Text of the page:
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Willing and Able
Thanks for those two wonderful articles (Wallace and Patt) about presenting the dharma to a flagrantly consumerist culture. But I wonder if some lamas aren’t selling us a little short by assuming that nobody will come to basic teachings on lovingkindness and compassion. That is not always the case. On Memorial Day weekend, 550 people (250 more were wait-listed) came to hear Pema Chodron teach basic shamatha and bodhicitta practices at the Omega Institute in New York. The retreat was entitled “The Places That Scare You.” How’s that for an enticing appeal to the fast-trackers who want instant gratification? So perhaps it depends upon the teacher. And perhaps there are more of us out there than one might think who are ready to work with themselves.
The Same Old Story
I wish to thank Tricycle for staying ahead of the curve with the thought-provoking article by David Patt on the “Commodification of Buddhism“ [Summer, 2001]. Your pitch-perfect balance of inspirational dharma and social issues continues to amaze me. There is, however, an aspect of Patt’s article that I find baffling. He speaks of Buddhism as addressing the fundamental question of happiness and uses the Second Noble Truth to conclude that “the cessation of desire, says the Buddha, leads to peace.” Patt then presents the current climate by stating that “consumerism is the exact opposite idea.” From here on, he wonders whether the West’s unique cultural values—in this case characterized by capitalism—put the Buddha’s teachings in danger of extinction.
It is easy to project that every society in the history of the world was less materialistic than our own. However, if in early Indian history the human mind was not subject to craving and desire in ways that caused extreme mental anguish and suffering, just as they do now, then why was the Buddha giving teachings on how to alleviate this problem?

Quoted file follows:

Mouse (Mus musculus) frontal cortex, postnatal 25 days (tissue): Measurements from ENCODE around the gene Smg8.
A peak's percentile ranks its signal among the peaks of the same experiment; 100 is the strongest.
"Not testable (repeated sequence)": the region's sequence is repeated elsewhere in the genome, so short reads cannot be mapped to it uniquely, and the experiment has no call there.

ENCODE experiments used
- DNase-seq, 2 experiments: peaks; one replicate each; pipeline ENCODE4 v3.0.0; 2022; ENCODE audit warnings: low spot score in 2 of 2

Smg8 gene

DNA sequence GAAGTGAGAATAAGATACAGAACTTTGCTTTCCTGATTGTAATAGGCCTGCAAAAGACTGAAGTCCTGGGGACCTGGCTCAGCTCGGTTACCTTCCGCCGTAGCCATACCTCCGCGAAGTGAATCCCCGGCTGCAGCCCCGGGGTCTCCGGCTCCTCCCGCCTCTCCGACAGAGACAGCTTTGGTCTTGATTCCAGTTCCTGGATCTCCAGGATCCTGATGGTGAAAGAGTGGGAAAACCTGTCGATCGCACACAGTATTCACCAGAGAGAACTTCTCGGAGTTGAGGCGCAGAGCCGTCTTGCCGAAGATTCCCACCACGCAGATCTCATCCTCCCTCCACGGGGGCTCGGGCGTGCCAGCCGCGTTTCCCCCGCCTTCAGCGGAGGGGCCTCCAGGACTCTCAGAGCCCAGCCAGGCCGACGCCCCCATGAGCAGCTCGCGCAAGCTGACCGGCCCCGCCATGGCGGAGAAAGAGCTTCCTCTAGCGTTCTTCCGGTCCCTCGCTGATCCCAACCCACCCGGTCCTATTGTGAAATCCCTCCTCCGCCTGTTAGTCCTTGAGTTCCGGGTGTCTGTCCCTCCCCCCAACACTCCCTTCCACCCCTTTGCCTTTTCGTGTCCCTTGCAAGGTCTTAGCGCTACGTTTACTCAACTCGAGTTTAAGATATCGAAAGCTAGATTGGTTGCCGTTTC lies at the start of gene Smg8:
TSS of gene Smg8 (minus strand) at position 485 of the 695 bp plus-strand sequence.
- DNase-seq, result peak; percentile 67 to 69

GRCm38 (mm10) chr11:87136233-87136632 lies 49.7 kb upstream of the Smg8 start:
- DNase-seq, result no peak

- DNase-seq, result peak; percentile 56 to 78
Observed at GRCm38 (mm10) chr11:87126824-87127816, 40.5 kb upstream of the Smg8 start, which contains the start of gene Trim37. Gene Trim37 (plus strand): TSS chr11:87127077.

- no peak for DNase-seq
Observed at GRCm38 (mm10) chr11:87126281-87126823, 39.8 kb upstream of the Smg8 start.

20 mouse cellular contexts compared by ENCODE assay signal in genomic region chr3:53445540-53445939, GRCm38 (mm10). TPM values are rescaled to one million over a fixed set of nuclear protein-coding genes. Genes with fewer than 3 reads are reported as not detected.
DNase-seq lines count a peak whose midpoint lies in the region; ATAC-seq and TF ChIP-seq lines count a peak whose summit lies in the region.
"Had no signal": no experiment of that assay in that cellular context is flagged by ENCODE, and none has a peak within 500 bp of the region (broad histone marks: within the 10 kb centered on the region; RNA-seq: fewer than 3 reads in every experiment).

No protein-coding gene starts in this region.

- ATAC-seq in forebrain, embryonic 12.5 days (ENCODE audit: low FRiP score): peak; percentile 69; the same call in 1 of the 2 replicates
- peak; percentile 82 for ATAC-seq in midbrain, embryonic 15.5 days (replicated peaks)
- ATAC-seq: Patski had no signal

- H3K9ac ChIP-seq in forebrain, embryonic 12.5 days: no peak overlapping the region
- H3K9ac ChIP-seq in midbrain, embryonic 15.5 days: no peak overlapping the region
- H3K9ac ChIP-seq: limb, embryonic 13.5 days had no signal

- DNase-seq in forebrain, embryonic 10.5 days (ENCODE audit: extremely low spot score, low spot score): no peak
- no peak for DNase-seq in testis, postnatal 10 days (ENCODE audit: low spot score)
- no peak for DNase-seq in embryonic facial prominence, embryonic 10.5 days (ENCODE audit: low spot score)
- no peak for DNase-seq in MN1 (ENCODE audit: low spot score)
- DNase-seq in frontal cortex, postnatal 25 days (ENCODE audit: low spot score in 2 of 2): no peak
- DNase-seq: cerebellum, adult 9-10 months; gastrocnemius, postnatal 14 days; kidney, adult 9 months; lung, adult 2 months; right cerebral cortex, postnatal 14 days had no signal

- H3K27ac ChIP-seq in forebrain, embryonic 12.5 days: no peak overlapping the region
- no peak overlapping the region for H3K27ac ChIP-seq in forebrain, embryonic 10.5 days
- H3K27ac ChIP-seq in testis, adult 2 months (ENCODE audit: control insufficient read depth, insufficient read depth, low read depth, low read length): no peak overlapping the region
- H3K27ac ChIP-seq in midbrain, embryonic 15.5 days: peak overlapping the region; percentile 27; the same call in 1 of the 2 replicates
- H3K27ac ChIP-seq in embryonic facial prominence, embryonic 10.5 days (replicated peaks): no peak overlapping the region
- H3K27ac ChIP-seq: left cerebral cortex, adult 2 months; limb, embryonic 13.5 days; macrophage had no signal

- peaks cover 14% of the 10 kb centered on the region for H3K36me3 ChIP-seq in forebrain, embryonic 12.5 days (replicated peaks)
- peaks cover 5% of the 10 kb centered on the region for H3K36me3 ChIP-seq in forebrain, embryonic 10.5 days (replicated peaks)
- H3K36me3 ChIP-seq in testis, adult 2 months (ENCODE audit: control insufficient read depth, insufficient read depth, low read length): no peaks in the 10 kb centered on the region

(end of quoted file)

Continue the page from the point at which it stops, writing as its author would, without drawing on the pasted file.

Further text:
We have come to know Shakyamuni Buddha as a supreme pragmatist. If the consumerism of which Patt speaks is so culture-bound, then what is the condition that the Buddha is addressing? And if that condition was so different from our own, then why do the teachings on the nature of desire make so much sense to us?
With regard to Patt’s descriptions of the selling of the dharma, the contemporary references to the American marketplace sound very convincing. Yet the greatest masters in Buddhism for hundreds and hundreds of years, from India to Japan, have been sounding off on the subject of corrupt gurus who are motivated by name and fame. In fact, once again, if the desire for “name and fame” were not a defilement that accompanied so-called traditional Buddhism, then why the admonitions against it? It seems to me that then, as now, it’s the same old story.
Transmuting Kidder Smith
It is both sad and ironic that one of Chogyam Trungpa Rinpoche’s “senior students”—Mr. Kidder Smith —presents a “personal growth” account of enlightened military practices he received. To compare what Chogyam Trungpa Rinpoche described as “an ideal vajra mandala” to Mr. Smith’s account as a “practice combin[ing] monasticism with a boy- or girl-scout outing” is frankly both juvenile and insulting from the point of view of anyone who was a serious participant.